Another "natural choice," this one from Hormel
I'm the Brigadier who doesn't have a TV, so I'm always tromping around online to find the commercials we comment on. This week, however, I found the commercial on the screen at an Oscars party.
I hadn't realized Hormel had a Natural Choice line of products, until I saw this commercial. I actually smacked my head with my palm, starting a greenwashing conversation with people who had never heard the term.
Normally, I'd let this slide - we've already discussed the meaninglessness of "natural." But this time, it's personal. The company hails from my hometown, SpamTown USA, a.k.a. Austin, Minnesota. It reminded me that I highlighted Hormel to an investment club that includes some Hormel retirees - and of course the club has Hormel stock.
When I got home, I went online. Evidently, for Hormel, "natural" means "no added nitrates or nitrites, and no artificial colors or flavors." Am I the only one, or does that seem like a remarkably low bar?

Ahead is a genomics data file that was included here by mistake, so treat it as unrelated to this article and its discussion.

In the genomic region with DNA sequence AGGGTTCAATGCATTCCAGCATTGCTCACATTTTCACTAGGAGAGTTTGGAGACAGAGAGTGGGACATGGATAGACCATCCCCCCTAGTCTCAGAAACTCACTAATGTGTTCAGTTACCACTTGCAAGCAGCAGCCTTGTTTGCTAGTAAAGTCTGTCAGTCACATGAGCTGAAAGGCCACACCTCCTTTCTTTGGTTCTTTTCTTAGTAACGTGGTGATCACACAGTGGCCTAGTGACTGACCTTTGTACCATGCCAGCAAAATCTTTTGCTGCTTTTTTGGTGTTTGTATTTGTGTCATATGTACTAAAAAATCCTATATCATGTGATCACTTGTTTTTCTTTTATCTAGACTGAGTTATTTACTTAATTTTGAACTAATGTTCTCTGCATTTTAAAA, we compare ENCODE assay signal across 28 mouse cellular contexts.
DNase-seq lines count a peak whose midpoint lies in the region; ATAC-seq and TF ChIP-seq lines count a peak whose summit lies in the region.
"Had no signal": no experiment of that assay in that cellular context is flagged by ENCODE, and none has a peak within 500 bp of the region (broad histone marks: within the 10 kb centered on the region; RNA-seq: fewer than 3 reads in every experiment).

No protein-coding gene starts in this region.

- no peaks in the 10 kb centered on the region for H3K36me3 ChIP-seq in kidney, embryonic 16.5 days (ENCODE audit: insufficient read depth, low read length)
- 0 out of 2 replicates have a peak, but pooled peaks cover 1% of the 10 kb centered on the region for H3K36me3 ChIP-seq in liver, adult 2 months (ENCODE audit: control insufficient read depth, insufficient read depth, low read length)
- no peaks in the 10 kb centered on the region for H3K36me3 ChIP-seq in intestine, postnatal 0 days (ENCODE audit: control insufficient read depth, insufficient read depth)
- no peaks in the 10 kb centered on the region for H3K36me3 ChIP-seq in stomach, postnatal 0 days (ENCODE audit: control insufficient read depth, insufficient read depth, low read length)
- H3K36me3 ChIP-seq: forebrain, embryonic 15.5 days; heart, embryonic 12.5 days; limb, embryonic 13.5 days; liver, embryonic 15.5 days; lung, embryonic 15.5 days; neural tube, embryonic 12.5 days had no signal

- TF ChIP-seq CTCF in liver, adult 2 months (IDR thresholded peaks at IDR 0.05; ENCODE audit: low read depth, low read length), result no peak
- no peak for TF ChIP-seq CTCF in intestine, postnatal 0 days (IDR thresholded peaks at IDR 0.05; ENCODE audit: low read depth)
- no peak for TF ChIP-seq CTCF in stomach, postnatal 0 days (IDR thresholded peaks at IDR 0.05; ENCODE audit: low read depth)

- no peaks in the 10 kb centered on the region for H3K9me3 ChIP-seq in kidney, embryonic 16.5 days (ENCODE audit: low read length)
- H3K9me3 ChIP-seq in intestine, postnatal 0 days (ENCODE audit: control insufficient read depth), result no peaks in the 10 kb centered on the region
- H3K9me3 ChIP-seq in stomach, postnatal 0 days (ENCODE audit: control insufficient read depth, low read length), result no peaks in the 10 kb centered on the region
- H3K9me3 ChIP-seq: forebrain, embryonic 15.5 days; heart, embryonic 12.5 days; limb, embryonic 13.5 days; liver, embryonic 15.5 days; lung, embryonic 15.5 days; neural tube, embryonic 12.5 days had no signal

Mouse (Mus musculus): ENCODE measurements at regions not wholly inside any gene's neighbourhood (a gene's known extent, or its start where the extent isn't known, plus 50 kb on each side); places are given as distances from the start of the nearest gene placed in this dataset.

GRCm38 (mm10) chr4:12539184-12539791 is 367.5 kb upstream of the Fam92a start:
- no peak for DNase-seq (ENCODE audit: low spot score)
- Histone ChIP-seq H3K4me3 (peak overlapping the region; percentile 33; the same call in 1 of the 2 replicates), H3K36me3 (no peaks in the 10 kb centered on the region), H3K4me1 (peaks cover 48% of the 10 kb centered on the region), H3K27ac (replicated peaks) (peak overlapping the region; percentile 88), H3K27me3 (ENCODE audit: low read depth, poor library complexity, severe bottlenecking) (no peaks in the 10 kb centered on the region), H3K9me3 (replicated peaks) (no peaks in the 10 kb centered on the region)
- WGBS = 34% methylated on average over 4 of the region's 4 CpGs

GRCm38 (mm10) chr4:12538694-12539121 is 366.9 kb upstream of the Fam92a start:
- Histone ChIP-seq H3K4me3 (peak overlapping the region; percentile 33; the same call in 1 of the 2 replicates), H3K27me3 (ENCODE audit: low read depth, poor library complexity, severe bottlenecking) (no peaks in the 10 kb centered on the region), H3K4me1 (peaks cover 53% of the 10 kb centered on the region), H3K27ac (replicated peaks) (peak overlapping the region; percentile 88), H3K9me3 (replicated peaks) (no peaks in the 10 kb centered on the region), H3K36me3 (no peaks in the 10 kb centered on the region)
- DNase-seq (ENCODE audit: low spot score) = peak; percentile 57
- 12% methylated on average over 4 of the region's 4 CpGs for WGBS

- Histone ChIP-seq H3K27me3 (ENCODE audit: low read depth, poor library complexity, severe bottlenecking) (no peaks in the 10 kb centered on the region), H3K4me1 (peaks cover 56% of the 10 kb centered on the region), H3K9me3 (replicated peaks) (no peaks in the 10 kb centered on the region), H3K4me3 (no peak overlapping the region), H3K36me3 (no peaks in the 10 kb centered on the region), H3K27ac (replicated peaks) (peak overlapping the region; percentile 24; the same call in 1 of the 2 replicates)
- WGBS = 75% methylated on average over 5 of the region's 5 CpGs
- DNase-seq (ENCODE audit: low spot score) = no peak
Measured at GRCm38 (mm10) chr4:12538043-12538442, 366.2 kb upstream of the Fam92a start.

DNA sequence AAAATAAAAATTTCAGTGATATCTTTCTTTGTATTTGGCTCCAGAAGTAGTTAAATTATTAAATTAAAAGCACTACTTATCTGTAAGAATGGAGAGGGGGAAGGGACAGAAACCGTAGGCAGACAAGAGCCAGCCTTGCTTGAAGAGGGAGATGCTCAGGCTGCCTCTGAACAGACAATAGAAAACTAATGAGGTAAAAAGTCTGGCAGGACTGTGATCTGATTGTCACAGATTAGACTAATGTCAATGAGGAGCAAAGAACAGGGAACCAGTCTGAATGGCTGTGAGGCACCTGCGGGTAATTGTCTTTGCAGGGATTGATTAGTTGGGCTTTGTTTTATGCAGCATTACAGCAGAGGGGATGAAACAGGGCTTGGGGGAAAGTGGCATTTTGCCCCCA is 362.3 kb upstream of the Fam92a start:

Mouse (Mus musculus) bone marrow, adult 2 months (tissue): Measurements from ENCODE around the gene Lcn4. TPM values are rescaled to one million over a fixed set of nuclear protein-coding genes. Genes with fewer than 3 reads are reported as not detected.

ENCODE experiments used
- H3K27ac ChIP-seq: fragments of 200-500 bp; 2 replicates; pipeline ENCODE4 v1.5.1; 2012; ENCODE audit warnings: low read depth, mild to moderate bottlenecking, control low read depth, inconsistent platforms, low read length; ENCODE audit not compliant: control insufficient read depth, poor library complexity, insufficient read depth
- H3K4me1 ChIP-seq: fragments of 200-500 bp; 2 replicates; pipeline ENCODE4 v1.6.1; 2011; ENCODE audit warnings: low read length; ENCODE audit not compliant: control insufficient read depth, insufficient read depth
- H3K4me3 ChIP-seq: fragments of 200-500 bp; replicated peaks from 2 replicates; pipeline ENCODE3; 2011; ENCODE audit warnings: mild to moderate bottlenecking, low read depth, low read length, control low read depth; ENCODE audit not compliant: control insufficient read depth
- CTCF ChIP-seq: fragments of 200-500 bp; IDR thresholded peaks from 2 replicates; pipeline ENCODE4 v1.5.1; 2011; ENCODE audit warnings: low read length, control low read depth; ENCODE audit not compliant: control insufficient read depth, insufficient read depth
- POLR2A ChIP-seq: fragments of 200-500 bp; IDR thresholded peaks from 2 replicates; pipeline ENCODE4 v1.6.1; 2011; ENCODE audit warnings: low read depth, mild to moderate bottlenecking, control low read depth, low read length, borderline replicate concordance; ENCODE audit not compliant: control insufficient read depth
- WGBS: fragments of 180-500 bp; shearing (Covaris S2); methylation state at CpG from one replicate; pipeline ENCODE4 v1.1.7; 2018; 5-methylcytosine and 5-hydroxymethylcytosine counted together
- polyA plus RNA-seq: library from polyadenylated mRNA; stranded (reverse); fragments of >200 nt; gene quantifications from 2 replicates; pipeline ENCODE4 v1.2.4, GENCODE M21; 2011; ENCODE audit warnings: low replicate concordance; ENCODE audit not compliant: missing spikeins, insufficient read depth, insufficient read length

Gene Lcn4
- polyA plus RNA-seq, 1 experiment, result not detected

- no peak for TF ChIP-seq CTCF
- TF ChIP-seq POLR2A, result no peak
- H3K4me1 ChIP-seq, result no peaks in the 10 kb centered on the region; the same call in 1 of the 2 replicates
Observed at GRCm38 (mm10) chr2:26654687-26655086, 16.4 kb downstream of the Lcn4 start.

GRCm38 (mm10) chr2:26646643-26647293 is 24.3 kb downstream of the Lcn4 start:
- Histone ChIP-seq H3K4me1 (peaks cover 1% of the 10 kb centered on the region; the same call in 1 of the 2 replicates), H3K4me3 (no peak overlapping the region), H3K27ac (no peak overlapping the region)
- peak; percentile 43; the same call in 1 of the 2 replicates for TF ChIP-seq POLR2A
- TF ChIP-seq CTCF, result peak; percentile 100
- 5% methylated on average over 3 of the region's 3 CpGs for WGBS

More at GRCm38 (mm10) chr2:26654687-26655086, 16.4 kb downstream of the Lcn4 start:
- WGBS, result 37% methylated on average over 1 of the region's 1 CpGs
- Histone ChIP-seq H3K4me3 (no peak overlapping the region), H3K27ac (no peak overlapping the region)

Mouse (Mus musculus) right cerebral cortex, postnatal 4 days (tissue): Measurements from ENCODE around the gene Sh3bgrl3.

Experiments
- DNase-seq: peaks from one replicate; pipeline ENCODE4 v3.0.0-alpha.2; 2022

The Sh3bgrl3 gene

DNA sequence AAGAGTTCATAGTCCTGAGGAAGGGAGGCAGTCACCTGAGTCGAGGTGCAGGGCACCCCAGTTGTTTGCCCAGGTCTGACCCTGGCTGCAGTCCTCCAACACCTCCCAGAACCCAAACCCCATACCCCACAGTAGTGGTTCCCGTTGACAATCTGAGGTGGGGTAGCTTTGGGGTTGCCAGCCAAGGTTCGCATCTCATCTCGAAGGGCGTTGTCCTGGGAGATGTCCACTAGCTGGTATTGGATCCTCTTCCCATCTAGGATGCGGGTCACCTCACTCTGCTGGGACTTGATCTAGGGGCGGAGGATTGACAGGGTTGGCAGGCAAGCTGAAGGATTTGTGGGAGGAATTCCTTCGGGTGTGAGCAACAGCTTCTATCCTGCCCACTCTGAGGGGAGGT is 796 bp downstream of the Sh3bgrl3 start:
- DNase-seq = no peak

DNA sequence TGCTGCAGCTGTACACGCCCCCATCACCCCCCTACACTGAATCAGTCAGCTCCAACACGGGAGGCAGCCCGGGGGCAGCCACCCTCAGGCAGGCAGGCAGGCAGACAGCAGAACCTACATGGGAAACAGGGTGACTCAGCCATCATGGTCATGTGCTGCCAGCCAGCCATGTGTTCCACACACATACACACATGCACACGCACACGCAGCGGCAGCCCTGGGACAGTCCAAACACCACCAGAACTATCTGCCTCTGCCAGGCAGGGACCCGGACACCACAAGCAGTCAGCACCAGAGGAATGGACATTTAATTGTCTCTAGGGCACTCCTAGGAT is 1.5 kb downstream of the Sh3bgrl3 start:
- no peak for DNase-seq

I also checked out the environmental goals posted on their website again. My assessment hasn't changed: they've got a report (good), they're doing some measuring (good), the plan is remarkably unambitious (bad). Plus, they are promoting their compostable and recyclable packaging (meaningless, unless people have access to industrial composting facilities and unless customers DO recycle).
They set some goals in 2007 - a good start:
Reducing water and energy consumption two percent a year for five years (that sounds as ambitious as screwing in CFL light bulbs, as industrial facilities tend to have lots of good conservation opportunities.)
They're increasing their recycling. To 40 percent (by 2008). And to 50 percent (by 2011).
The big failing - they don't share the results, at least not there. It's like claiming a 2007 New Years resolution to lose 25 pounds. Did they get to 40 percent? Have they reduced their energy and water consumption by two percent a year the last three years? (How's your 2007 New Years resolution doing?.)
As a vegetarian, it's doesn't much affect me, but that commercial gave my hometown pride a beating.